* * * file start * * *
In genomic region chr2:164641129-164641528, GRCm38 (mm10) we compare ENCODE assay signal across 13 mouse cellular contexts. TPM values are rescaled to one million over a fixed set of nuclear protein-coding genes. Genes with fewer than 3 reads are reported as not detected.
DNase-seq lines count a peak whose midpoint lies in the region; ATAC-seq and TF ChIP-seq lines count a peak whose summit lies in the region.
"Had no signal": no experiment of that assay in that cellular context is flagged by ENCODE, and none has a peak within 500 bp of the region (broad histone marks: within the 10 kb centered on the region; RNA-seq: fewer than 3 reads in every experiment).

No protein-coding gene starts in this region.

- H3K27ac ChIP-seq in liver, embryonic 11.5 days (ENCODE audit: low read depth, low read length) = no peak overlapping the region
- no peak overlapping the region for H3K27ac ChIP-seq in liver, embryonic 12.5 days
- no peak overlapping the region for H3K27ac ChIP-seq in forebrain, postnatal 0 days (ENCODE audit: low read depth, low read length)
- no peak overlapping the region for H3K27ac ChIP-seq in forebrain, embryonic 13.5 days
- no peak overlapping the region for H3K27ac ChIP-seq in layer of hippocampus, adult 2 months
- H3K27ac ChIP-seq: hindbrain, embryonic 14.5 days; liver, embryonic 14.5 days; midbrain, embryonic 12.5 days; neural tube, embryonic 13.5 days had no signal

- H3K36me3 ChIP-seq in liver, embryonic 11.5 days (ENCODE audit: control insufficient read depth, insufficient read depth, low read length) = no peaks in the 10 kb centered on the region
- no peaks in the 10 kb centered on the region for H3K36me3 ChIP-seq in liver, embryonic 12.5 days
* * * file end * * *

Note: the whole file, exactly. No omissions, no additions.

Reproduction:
In genomic region chr2:164641129-164641528, GRCm38 (mm10) we compare ENCODE assay signal across 13 mouse cellular contexts. TPM values are rescaled to one million over a fixed set of nuclear protein-coding genes. Genes with fewer than 3 reads are reported as not detected.
DNase-seq lines count a peak whose midpoint lies in the region; ATAC-seq and TF ChIP-seq lines count a peak whose summit lies in the region.
"Had no signal": no experiment of that assay in that cellular context is flagged by ENCODE, and none has a peak within 500 bp of the region (broad histone marks: within the 10 kb centered on the region; RNA-seq: fewer than 3 reads in every experiment).

No protein-coding gene starts in this region.

- H3K27ac ChIP-seq in liver, embryonic 11.5 days (ENCODE audit: low read depth, low read length) = no peak overlapping the region
- no peak overlapping the region for H3K27ac ChIP-seq in liver, embryonic 12.5 days
- no peak overlapping the region for H3K27ac ChIP-seq in forebrain, postnatal 0 days (ENCODE audit: low read depth, low read length)
- no peak overlapping the region for H3K27ac ChIP-seq in forebrain, embryonic 13.5 days
- no peak overlapping the region for H3K27ac ChIP-seq in layer of hippocampus, adult 2 months
- H3K27ac ChIP-seq: hindbrain, embryonic 14.5 days; liver, embryonic 14.5 days; midbrain, embryonic 12.5 days; neural tube, embryonic 13.5 days had no signal

- H3K36me3 ChIP-seq in liver, embryonic 11.5 days (ENCODE audit: control insufficient read depth, insufficient read depth, low read length) = no peaks in the 10 kb centered on the region
- no peaks in the 10 kb centered on the region for H3K36me3 ChIP-seq in liver, embryonic 12.5 days